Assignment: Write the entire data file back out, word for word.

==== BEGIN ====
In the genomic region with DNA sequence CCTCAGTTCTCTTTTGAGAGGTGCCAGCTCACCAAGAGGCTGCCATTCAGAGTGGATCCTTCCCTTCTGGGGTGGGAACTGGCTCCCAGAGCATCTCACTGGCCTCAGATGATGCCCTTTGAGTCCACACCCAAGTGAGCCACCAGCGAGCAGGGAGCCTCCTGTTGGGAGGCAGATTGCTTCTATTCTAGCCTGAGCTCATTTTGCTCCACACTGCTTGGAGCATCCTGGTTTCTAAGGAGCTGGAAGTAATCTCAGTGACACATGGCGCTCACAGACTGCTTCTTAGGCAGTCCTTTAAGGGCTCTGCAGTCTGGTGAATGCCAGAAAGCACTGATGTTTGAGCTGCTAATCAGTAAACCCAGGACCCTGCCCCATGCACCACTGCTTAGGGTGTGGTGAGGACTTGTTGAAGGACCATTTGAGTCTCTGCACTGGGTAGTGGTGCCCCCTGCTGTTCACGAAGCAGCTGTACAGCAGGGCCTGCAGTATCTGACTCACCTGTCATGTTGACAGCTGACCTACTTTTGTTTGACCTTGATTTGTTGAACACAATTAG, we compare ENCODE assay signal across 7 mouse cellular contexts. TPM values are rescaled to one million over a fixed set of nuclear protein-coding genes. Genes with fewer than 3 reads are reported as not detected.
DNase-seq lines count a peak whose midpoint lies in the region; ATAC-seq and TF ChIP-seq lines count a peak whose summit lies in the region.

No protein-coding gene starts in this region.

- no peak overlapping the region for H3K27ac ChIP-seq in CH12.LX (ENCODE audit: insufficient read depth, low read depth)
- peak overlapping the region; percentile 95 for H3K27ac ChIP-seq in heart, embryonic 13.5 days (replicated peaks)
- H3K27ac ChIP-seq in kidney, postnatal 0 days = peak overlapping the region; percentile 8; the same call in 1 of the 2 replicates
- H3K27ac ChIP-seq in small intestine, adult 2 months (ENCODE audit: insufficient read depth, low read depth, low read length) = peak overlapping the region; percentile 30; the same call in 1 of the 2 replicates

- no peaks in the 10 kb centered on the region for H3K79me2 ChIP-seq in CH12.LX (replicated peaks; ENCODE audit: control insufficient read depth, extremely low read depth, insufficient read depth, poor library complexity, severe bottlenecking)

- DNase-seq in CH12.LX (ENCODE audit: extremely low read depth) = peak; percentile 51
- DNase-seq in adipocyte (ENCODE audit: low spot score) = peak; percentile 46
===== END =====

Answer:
In the genomic region with DNA sequence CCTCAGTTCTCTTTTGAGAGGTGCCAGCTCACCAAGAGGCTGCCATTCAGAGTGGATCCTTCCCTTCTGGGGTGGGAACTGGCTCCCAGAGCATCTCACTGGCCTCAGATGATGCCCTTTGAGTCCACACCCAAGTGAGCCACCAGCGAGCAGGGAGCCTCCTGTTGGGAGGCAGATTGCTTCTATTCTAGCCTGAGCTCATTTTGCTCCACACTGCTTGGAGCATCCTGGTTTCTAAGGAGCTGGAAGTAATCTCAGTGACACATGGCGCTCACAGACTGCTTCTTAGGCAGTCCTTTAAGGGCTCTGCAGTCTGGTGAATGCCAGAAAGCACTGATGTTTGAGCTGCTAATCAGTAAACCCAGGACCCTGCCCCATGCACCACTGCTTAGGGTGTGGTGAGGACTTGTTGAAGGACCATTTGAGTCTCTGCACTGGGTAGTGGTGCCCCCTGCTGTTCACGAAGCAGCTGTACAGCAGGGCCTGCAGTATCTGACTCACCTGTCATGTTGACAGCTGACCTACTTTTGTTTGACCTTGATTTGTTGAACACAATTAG, we compare ENCODE assay signal across 7 mouse cellular contexts. TPM values are rescaled to one million over a fixed set of nuclear protein-coding genes. Genes with fewer than 3 reads are reported as not detected.
DNase-seq lines count a peak whose midpoint lies in the region; ATAC-seq and TF ChIP-seq lines count a peak whose summit lies in the region.

No protein-coding gene starts in this region.

- no peak overlapping the region for H3K27ac ChIP-seq in CH12.LX (ENCODE audit: insufficient read depth, low read depth)
- peak overlapping the region; percentile 95 for H3K27ac ChIP-seq in heart, embryonic 13.5 days (replicated peaks)
- H3K27ac ChIP-seq in kidney, postnatal 0 days = peak overlapping the region; percentile 8; the same call in 1 of the 2 replicates
- H3K27ac ChIP-seq in small intestine, adult 2 months (ENCODE audit: insufficient read depth, low read depth, low read length) = peak overlapping the region; percentile 30; the same call in 1 of the 2 replicates

- no peaks in the 10 kb centered on the region for H3K79me2 ChIP-seq in CH12.LX (replicated peaks; ENCODE audit: control insufficient read depth, extremely low read depth, insufficient read depth, poor library complexity, severe bottlenecking)

- DNase-seq in CH12.LX (ENCODE audit: extremely low read depth) = peak; percentile 51
- DNase-seq in adipocyte (ENCODE audit: low spot score) = peak; percentile 46